Ruben Vardanyan’s message to the participants of “Aurora”

Ruben Vardanyan delivered a message to the participants of “Aurora” from Baku prison (video)

In 2024 At the “Aurora” award ceremony, the wife of the co-founder of the “Aurora” initiative Ruben Vardanyan, Veronika Zonabend, read Ruben Vardanyan’s message from Baku prison. Veronika Zonabend’s speech is presented below.

Dear guests and participants of the 8th “Aurora” awards ceremony, I am joining you from Armenia, Yerevan.

I am standing here in the park of the IDeA Foundation, which was founded by Ruben and I together with our friends and colleagues almost 25 years ago. “Aurora” was born from these roots, it was founded by Nubar, Vardan and Ruben.

Before reading Ruben’s message, I would like to express my deep and sincere gratitude to all of you, the Aurora community, for your support and encouragement. Having been imprisoned in Baku for more than 200 days, Ruben and other Armenian prisoners received your support, you expressed your solidarity with them by your bold actions demanding their immediate and unconditional release. Most recently, during Reuben’s 20-day hunger strike, you raised your voice again, joining the family’s voice, which is invaluable. Thank you once again.

And now I present Ruben’s message. Baku prison, 2024.

“In 2015, on the eve of the 100th anniversary of the Armenian Genocide, Vardan, Nubar and I, thinking about how to celebrate that fateful day, decided that we should not only pay tribute to the memory of the victims of the tragedy. We wanted to express our gratitude to all those who helped our grandparents and saved lives.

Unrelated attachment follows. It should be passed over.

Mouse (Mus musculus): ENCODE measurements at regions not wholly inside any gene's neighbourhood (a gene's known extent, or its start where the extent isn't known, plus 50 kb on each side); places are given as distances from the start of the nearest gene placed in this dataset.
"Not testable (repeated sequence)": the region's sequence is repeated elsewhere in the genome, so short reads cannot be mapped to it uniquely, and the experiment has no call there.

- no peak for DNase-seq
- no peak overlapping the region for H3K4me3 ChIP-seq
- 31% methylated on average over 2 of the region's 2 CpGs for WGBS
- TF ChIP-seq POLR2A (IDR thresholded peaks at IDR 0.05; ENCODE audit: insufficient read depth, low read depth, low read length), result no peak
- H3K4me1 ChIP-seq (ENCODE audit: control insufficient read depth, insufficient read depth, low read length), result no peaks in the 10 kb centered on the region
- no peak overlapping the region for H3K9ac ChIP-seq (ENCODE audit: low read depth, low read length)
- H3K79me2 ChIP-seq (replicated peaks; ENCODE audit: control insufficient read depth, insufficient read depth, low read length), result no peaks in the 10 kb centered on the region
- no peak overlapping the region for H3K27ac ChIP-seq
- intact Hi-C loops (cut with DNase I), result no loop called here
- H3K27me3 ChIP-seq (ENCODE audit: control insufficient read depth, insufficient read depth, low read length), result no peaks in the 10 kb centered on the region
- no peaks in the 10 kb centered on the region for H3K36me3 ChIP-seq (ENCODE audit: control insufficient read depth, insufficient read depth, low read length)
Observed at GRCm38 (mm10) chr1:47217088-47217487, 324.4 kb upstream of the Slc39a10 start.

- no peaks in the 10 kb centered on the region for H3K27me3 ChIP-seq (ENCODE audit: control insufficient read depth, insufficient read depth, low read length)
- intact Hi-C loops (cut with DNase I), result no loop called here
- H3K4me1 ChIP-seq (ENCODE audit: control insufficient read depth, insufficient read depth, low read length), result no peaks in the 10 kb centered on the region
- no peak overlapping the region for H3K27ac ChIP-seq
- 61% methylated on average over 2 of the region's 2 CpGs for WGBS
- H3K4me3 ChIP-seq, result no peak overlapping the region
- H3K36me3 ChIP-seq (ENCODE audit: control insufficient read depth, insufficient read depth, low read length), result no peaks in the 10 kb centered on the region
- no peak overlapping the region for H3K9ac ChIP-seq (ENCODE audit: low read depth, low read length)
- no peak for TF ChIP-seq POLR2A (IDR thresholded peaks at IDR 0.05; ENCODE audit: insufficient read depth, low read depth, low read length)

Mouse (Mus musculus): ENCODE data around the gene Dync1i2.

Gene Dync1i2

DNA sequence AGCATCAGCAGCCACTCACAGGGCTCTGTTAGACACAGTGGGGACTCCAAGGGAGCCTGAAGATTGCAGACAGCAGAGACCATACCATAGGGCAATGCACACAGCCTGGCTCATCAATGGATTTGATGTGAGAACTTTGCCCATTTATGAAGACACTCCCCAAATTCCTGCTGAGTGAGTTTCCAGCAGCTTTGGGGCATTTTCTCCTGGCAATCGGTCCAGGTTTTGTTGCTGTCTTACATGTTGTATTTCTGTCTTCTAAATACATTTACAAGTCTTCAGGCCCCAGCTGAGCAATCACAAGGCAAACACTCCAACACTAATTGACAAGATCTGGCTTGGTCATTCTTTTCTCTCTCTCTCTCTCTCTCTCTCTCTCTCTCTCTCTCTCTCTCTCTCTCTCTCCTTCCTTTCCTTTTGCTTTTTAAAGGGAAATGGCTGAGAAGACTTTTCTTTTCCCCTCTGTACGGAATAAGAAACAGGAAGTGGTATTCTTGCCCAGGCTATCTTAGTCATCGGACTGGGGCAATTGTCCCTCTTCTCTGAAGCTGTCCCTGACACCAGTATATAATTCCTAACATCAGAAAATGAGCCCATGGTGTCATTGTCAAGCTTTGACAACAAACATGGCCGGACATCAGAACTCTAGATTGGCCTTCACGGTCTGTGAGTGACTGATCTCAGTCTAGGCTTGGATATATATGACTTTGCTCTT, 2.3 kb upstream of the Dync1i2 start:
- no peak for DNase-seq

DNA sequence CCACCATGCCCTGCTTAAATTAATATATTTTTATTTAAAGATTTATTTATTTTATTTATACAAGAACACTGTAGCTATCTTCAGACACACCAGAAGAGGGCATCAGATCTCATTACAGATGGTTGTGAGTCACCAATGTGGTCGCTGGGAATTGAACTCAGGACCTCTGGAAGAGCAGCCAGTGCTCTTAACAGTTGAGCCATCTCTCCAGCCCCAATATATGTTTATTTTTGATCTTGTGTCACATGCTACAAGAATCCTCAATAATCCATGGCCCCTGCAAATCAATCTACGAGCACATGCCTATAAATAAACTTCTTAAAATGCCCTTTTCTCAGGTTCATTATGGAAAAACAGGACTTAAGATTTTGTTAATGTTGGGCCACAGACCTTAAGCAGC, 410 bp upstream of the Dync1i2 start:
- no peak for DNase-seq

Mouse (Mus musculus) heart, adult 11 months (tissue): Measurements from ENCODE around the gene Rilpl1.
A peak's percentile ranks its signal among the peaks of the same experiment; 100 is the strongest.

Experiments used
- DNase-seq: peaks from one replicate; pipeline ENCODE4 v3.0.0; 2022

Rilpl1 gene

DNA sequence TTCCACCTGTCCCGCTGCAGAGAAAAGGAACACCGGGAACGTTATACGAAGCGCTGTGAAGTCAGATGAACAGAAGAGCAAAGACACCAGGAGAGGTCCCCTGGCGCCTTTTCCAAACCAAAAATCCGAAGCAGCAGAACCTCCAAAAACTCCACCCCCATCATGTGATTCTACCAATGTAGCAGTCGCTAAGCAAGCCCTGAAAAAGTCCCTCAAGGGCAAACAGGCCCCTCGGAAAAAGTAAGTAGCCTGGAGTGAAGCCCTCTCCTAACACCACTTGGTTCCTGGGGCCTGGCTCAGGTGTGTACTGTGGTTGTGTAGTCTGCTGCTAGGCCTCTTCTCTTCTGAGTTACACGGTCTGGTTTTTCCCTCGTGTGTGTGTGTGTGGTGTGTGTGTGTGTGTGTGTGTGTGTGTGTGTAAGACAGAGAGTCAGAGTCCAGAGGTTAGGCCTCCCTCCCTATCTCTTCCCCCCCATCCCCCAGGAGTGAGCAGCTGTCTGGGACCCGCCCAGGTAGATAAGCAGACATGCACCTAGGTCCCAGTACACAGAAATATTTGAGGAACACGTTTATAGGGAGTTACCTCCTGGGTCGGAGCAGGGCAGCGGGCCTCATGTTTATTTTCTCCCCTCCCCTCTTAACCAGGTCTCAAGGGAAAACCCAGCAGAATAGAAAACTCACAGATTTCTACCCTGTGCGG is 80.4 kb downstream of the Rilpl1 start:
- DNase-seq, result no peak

We wanted to change the Armenian narrative from the image of the victim and the memory of the past to a new perspective of looking to the future with hope.

We started this initiative to express gratitude on behalf of our people to the heroes of today, to honor them and to help them continue their difficult mission and good deeds. We dreamed that Yerevan would become the humanitarian capital of the world, and that we would unite, becoming a united nation with the Armenian diaspora scattered around the world as a result of the genocide.

With Aurora, we are bringing the world’s attention to the real heroes of today who risk their well-being and lives, who find faith and a way to help others.

Thanks to Aurora, I met people who taught me the most important lesson: to stick to human values ​​and principles no matter the situation, and to follow your own path.

I made the decision to move to Artsakh thanks to the heroes of “Aurora”. I decided to be around people who needed help and tried to do everything possible to help them. Now being here, completely isolated from the outside world for almost eight months, I have plenty of time to reflect.

I don’t regret choosing that path at all. I am deeply grateful to you for inspiring me and pushing me to do the right thing. Now I have a much better understanding of what drove Margarit Barankice, Tom Katina and the other Aurora Laureates, and why they believe so much in the power of one person: a person who can change the world for the better. We simply have no choice but to try.

Unfortunately, the world has not become kinder as a result of your good deeds, but this means that what you do is more important now than ever.

Your commitment to helping others is what keeps me going here. I am convinced now, more than ever, that values ​​and principles are more important than even life.

I wish you success in your mission and extend my warmest congratulations to this year’s laureate. I am sure that together we can do a lot to make the world a better and kinder place for everyone. As Margarit often says: “Love always wins.” And let love and values ​​win. And may we all give more than we can ever hope to receive. Each of us can actually make a difference.”



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